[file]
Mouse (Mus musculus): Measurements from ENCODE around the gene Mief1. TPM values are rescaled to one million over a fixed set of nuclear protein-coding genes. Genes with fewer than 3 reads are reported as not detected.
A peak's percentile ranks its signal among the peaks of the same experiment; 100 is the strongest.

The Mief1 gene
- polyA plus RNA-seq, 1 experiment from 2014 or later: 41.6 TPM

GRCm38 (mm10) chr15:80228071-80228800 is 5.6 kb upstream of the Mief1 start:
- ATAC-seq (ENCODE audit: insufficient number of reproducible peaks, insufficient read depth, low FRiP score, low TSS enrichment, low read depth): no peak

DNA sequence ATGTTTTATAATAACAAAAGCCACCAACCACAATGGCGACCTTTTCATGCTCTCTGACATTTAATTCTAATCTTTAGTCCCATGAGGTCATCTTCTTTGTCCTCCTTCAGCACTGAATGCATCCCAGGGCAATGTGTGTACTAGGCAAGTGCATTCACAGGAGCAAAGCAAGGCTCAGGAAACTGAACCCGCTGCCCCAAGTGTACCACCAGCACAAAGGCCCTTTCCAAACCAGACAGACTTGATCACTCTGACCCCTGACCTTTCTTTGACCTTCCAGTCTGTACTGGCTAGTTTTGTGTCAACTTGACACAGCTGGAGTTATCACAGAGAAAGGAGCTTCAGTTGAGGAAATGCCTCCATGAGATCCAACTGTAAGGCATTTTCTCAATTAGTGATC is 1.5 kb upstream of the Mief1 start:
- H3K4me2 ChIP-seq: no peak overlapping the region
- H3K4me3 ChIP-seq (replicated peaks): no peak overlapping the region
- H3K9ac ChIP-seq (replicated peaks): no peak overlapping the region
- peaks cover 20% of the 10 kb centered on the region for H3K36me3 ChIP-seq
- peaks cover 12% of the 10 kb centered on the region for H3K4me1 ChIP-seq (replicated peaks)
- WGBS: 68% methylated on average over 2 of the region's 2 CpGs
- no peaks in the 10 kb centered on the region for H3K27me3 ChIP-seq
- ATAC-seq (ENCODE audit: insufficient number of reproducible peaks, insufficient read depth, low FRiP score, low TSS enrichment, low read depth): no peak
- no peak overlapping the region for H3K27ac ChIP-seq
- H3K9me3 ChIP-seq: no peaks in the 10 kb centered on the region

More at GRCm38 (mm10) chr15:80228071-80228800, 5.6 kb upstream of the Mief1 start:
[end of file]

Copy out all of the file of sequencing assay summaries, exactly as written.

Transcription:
Mouse (Mus musculus): Measurements from ENCODE around the gene Mief1. TPM values are rescaled to one million over a fixed set of nuclear protein-coding genes. Genes with fewer than 3 reads are reported as not detected.
A peak's percentile ranks its signal among the peaks of the same experiment; 100 is the strongest.

The Mief1 gene
- polyA plus RNA-seq, 1 experiment from 2014 or later: 41.6 TPM

GRCm38 (mm10) chr15:80228071-80228800 is 5.6 kb upstream of the Mief1 start:
- ATAC-seq (ENCODE audit: insufficient number of reproducible peaks, insufficient read depth, low FRiP score, low TSS enrichment, low read depth): no peak

DNA sequence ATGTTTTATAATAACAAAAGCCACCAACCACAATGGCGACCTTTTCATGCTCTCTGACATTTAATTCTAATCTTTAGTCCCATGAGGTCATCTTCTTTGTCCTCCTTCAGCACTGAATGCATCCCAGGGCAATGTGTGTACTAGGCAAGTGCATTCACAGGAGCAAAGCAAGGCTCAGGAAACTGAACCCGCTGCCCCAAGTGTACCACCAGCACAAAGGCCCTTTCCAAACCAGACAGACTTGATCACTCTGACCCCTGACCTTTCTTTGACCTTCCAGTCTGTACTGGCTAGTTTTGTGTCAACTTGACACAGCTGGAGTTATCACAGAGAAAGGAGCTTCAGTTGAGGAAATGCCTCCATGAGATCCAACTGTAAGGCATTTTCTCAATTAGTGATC is 1.5 kb upstream of the Mief1 start:
- H3K4me2 ChIP-seq: no peak overlapping the region
- H3K4me3 ChIP-seq (replicated peaks): no peak overlapping the region
- H3K9ac ChIP-seq (replicated peaks): no peak overlapping the region
- peaks cover 20% of the 10 kb centered on the region for H3K36me3 ChIP-seq
- peaks cover 12% of the 10 kb centered on the region for H3K4me1 ChIP-seq (replicated peaks)
- WGBS: 68% methylated on average over 2 of the region's 2 CpGs
- no peaks in the 10 kb centered on the region for H3K27me3 ChIP-seq
- ATAC-seq (ENCODE audit: insufficient number of reproducible peaks, insufficient read depth, low FRiP score, low TSS enrichment, low read depth): no peak
- no peak overlapping the region for H3K27ac ChIP-seq
- H3K9me3 ChIP-seq: no peaks in the 10 kb centered on the region

More at GRCm38 (mm10) chr15:80228071-80228800, 5.6 kb upstream of the Mief1 start: